M(L)yth Busters: 6 myths of machine learning and fraud prevention debunked

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1. You need to first define fraud to stop fraud

The typical approach to combating fraud is to look at all the different ways fraudsters operate and find some indicator based on their objectives. But every time one fraud tactic is identified, the fraudster evolves its tactics to evade detection. Increasingly, fraud resembles valid traffic.

Every time the fraudster finds a new vulnerability, valuable time is lost in defining the tactic and finding the rule to stop it. Using a strategic combination of machine learning techniques and models, TrafficGuard can detect new tactics much faster and more reliably than human analysis can. Time isn’t wasted developing rules which means that budgets are protected.

2. Machine learning doesn’t perform well in new or unfamiliar scenarios, and machine learning can be polluted

The ability of machine learning to encode features of traffic so intricately enables it to far outperform human analysis in speed and accuracy in unfamiliar scenarios. That doesn’t mean it completely replaces human analysis. Humans play a vital role in the success of machine learning by closing the loop with constant checks and validation against the machine learning outcomes.

The intricate analysis of data through feature engineering is actually what strengthens its defence against pollution. The strongest machine learning incorporates multiplicity. That’s multiple machine learning models and techniques, applied to a variety of data sets and a variety of feature engineering techniques.

Monitoring a greater number of signals, machine learning stands much firmer against pollution than human analysis on its own.

3. Machine learning leads to a black box mentality because of the complexity of invalidation

The importance of transparency is two-fold. Firstly, it helps an advertiser communicate to their traffic source why their traffic has been invalidated. Secondly, it holds verification companies accountable for their fraud diagnoses.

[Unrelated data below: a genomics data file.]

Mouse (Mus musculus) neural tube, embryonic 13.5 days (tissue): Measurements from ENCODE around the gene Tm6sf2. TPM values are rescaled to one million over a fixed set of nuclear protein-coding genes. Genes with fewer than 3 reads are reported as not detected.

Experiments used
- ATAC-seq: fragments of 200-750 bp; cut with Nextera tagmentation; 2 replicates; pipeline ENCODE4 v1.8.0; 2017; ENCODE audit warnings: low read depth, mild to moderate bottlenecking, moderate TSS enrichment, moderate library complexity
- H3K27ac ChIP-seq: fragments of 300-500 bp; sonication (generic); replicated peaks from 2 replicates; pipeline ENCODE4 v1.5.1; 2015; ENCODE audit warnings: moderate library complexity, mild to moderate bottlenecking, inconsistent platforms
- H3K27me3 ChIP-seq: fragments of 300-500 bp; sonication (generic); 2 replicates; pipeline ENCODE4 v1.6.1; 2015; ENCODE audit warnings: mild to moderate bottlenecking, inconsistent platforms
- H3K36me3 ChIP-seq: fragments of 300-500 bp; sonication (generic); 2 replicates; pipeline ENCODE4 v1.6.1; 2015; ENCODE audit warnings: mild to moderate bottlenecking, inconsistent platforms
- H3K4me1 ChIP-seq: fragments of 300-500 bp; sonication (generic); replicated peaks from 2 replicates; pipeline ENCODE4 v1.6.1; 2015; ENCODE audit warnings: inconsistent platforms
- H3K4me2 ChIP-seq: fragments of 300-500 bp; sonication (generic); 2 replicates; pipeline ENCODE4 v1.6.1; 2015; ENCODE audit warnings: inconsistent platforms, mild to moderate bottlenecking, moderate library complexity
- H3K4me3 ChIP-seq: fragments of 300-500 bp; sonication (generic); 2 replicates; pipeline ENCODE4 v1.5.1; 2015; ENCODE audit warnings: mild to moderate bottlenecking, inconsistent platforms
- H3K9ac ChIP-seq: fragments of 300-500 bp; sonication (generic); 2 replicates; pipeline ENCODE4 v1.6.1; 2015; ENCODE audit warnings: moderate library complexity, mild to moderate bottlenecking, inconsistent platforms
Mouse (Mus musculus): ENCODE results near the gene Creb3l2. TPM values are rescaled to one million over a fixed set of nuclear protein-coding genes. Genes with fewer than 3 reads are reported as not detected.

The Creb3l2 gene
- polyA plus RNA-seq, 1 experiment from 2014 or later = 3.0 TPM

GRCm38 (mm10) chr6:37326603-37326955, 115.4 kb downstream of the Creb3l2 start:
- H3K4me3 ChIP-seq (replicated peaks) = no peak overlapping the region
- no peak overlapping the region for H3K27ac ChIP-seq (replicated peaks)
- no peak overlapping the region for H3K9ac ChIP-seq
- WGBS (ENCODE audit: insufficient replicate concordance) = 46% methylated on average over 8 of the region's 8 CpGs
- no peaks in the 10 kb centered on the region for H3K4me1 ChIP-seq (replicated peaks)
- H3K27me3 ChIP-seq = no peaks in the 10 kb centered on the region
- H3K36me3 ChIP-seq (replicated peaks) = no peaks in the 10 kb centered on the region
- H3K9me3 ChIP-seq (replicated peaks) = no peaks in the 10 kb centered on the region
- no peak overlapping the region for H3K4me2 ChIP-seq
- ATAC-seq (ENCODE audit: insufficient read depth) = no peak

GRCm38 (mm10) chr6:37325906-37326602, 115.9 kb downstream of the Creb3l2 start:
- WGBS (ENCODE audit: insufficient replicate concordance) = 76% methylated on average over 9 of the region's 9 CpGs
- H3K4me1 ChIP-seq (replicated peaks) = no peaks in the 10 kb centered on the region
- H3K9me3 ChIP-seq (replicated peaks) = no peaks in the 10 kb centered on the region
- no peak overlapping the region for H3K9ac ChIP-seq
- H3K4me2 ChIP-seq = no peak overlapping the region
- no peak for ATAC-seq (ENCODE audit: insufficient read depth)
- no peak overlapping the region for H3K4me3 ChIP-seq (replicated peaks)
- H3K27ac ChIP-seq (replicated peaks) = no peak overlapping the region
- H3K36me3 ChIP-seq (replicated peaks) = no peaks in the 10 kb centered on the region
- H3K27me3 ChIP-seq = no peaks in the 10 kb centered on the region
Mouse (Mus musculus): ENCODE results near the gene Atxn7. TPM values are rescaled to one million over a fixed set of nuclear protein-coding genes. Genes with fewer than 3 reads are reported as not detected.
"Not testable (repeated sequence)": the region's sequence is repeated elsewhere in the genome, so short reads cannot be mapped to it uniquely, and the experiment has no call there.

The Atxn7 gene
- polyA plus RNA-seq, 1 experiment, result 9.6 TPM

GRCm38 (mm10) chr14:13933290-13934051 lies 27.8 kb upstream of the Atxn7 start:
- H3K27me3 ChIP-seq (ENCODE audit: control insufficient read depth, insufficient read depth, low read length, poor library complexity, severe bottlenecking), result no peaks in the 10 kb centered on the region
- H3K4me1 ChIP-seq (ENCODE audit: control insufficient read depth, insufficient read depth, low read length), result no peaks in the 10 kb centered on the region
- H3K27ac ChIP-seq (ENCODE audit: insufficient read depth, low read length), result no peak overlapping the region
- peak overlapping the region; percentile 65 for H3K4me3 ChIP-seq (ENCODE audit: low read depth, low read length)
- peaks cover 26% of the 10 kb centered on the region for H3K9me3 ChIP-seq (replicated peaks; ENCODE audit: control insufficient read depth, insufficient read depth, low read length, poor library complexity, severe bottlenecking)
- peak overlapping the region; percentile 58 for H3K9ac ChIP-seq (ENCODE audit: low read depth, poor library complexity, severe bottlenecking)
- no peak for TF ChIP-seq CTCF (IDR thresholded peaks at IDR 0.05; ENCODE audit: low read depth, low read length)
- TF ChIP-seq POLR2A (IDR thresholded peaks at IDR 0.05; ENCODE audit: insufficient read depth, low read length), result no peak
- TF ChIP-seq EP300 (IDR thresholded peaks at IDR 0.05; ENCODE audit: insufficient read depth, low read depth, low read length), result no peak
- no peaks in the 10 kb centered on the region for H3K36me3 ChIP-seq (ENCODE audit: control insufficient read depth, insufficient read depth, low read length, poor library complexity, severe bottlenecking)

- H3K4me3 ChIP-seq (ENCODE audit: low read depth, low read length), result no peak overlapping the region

The delicate balance is in providing the desired transparency, while also ensuring that fraudsters cannot reverse engineer fraud detection. This is a factor of every anti-fraud tool, not just those that leverage machine learning.

Transparency can be achieved by the use of standardised definitions – a great example of which is the MRC’s Invalid Traffic Standards. When used in fraud detection and prevention, these terms communicate the fraud diagnosis without revealing the mechanics of the detection.

Sharing intelligence upstream with traffic sources can also facilitate this process, especially if that intelligence is provided by an independent and unbiased verification solution. This helps traffic sources optimise fraud out of their supply, and strengthens the performance of the whole supply chain.

In lieu of unbiased verification, it is common for some advertisers to implement custom validation rules that are often needlessly harsh, resulting in the blocking of high volumes of legitimate traffic, as well as some invalid traffic. With 3rd party verification, these rules are not necessary, ensuring traffic mitigated is only fraud.

4. Machine learning is new

Did you know the term machine learning dates back to the 1950s? So how is it that a topic older than the compact cassette tape is one of the hottest topics in technology today?

Access to powerful and scalable infrastructure via affordable subscription models has made Machine Learning feasible for a broader array of applications. This, accompanied by the growing pool of talent and expertise in the field has been the catalyst for Machine Learning’s recent, more widespread adoption.

5. Machine Learning is a magical algorithm

Here at TrafficGuard, we are a magic-free zone! For us, Machine Learning isn’t “cracking the code” or “finding THE magic algorithm” but combinations of Machine Learning based models and techniques that are trained and verified by our dedicated team of data scientists.

Contrary to popular belief, Machine Learning isn’t self-sufficient and presenting it like that would be a huge disservice to our experienced, talented and coincidentally awesome team of data scientists and analysts. They are in charge of correctly collecting, preparing and storing the data; defining features, identifying the appropriate models and training them; and continuously verifying effectiveness.

6. The more complex the algorithm the better

Machine learning doesn’t need to be a deep network of neurons. Simple models can outperform complex ones if they are well-engineered. The most important aspect of machine learning is not the algorithms but the data. Data quality maintenance and data enrichment (methods to infer greater intelligence from the data you collect) have a much stronger influence on a successful outcome than the complexity of the algorithm.

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